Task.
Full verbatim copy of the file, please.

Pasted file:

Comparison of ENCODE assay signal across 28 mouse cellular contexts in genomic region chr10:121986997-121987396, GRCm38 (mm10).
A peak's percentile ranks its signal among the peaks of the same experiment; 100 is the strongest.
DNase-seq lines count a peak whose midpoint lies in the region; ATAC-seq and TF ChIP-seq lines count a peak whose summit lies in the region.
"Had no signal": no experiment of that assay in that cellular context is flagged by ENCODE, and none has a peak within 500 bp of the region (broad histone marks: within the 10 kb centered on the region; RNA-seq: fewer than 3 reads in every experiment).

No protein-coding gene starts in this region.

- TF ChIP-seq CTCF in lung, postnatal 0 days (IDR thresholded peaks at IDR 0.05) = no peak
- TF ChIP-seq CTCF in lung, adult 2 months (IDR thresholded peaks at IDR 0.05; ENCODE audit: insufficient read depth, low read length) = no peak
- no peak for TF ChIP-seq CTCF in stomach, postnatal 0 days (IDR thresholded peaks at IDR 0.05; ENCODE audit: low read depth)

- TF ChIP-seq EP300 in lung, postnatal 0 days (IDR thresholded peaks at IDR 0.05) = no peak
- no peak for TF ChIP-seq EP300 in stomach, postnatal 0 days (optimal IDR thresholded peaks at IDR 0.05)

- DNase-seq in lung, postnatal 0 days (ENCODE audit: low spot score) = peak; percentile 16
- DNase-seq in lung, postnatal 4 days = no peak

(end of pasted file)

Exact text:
Comparison of ENCODE assay signal across 28 mouse cellular contexts in genomic region chr10:121986997-121987396, GRCm38 (mm10).
A peak's percentile ranks its signal among the peaks of the same experiment; 100 is the strongest.
DNase-seq lines count a peak whose midpoint lies in the region; ATAC-seq and TF ChIP-seq lines count a peak whose summit lies in the region.
"Had no signal": no experiment of that assay in that cellular context is flagged by ENCODE, and none has a peak within 500 bp of the region (broad histone marks: within the 10 kb centered on the region; RNA-seq: fewer than 3 reads in every experiment).

No protein-coding gene starts in this region.

- TF ChIP-seq CTCF in lung, postnatal 0 days (IDR thresholded peaks at IDR 0.05) = no peak
- TF ChIP-seq CTCF in lung, adult 2 months (IDR thresholded peaks at IDR 0.05; ENCODE audit: insufficient read depth, low read length) = no peak
- no peak for TF ChIP-seq CTCF in stomach, postnatal 0 days (IDR thresholded peaks at IDR 0.05; ENCODE audit: low read depth)

- TF ChIP-seq EP300 in lung, postnatal 0 days (IDR thresholded peaks at IDR 0.05) = no peak
- no peak for TF ChIP-seq EP300 in stomach, postnatal 0 days (optimal IDR thresholded peaks at IDR 0.05)

- DNase-seq in lung, postnatal 0 days (ENCODE audit: low spot score) = peak; percentile 16
- DNase-seq in lung, postnatal 4 days = no peak